When we arrived, we were just in time to participate in the parade lap through the centre of Rome. Some 70 Ferraris joined, all of them revving, passing each other, horning and simply sharing the passion. The people of Rome loved it; only in Italy!
When the drive was done, we arrived at our hotel and parked up the Ferrari. All of the other ‘real’ classic cars joined us at 10 pm for a small parade. Extremely cool to see all of them arrive. The drivers look beaten up from driving a whole day in a car without roof or even windshields. Quite an unforgettable day!
Day 5: Roma To Salsomaggiore
Once again, the day started at 4 am, but now with rain. Some guys who were attending in their Ferrari SP1 and SP2s decided not to start with us and wait for the rain to be over. Although the lights were repaired, it was very hard to see the road because of enormous rainfall and the defective anti-fogging system. The first 80 km of this day were highway. We decided to drive no faster than 70 kph (43.5 mph) so were passed by a lot of cars, which was quite scary. Once we left the highway, we stopped for an espresso and a croissant.
The day passed slowly. It kept raining, which was quite sad as we passed iconic city centers and villages. We did some more time trial tests and kept driving until dark. Once we had to do some uphill driving, we noticed the car was not enjoying the thin and cold air. Luckily, no issues with the car came up.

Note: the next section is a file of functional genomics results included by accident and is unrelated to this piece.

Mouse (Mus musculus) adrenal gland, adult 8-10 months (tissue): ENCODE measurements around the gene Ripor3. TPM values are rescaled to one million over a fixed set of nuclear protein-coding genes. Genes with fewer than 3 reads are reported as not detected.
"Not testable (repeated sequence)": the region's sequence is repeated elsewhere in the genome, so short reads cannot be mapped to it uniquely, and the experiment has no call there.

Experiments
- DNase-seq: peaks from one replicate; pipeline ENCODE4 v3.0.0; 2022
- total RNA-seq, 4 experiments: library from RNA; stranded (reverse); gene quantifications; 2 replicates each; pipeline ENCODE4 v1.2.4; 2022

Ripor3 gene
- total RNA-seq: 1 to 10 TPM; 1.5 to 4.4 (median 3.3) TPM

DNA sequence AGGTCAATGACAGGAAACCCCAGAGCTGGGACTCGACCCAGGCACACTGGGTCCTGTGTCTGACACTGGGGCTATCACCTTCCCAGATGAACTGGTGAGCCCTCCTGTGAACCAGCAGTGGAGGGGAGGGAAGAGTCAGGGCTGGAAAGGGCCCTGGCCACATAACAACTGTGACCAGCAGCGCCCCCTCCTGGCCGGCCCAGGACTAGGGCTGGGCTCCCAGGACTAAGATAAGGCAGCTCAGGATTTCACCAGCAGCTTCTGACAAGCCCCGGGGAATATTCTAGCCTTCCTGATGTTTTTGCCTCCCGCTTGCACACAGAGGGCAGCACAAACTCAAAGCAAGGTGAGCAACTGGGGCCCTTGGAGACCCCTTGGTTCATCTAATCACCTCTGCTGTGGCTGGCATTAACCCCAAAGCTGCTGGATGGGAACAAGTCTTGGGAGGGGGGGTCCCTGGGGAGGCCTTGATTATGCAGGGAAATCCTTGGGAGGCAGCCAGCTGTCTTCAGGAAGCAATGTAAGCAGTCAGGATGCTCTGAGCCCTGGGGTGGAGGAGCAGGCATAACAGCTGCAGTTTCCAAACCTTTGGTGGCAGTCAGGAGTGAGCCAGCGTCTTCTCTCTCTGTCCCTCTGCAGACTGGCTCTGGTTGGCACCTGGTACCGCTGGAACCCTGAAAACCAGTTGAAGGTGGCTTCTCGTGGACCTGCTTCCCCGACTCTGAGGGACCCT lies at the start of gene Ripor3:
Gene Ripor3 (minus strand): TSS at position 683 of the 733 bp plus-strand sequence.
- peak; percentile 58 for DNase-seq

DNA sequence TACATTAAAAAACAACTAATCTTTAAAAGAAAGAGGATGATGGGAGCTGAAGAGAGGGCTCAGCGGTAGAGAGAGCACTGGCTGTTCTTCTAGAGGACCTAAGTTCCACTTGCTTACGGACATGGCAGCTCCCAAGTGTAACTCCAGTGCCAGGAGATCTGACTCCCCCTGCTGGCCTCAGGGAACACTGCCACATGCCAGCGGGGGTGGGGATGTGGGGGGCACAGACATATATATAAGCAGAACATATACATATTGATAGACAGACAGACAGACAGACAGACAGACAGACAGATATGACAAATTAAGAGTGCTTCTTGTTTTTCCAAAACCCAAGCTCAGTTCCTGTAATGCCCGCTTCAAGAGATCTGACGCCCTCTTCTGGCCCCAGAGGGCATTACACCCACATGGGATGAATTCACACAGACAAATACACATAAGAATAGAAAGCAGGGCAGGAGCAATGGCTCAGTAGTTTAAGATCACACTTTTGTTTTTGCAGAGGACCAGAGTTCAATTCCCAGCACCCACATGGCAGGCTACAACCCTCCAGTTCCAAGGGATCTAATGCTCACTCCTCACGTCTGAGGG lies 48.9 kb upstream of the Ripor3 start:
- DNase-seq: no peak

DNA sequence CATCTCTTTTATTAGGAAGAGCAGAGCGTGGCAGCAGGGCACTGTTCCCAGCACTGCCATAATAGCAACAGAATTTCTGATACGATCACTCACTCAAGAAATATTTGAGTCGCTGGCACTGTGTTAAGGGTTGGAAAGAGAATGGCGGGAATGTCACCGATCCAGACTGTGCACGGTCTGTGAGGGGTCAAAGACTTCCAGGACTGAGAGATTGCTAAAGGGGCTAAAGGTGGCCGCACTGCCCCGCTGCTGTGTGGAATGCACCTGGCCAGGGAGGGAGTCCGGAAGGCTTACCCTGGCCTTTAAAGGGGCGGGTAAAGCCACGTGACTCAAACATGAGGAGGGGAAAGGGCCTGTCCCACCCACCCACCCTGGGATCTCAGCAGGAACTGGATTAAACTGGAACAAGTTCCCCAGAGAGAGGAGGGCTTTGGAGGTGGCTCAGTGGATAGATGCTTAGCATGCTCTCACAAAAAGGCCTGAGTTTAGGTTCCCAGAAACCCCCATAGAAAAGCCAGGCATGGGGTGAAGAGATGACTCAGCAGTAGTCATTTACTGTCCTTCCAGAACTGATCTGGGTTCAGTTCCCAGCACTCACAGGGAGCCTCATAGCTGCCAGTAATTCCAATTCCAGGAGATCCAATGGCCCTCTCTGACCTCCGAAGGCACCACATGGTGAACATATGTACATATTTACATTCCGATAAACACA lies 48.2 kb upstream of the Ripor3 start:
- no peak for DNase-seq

After a long drive, we arrived at a racetrack where we had to do more time trials, which was quite funny in our old car. The next stage was less fun: we had to drive another hour to our hotel on pitch black mountain roads in the most horrible conditions. The car was shaking, squeaking and rattling on all sides, and we thought something could fall or break off the car at any point.
We safely arrived at the hotel, which had a nice bar and served lovely cold beers.
Day 6: To The Finish
The last day was the most beautiful day. The sun was shining, so our moods were up. We drove through many small villages packed with people cheering to drive as fast or make as much noise as possible.
It really is like a national holiday when the Mille Miglia passes through the cities. We had a police escort again for the whole day, which pretty much allowed you to drive as fast as you liked. A line of cars waiting for the traffic light to turn green? “No problem, just pass them and keep driving, the police will take care of them!”
As an Italian police officer, it’s an honour to support the Mille Miglia. They sleep and eat in the same hotels and are with us during the whole rally.
The trip of the day was only 220 km, so after the first lunch stop it is pretty much over. We paraded with all of the cars to the finish line in Brescia and received our medal for completing the event (1669 km / 1037 miles) in our 1972 Ferrari 365 GTC/4. A great feeling and what an adventure it had been!
The car did it, and we did it – father and son.
We completed the Mille Miglia and are happy we’ve done it in the oldest car in our stable. It was quiet tough sometimes but imagine driving in the real classic cars from 1927-1957. We might do that next time because this was certainly not our last Mille Miglia. It really is the most beautiful race in the world.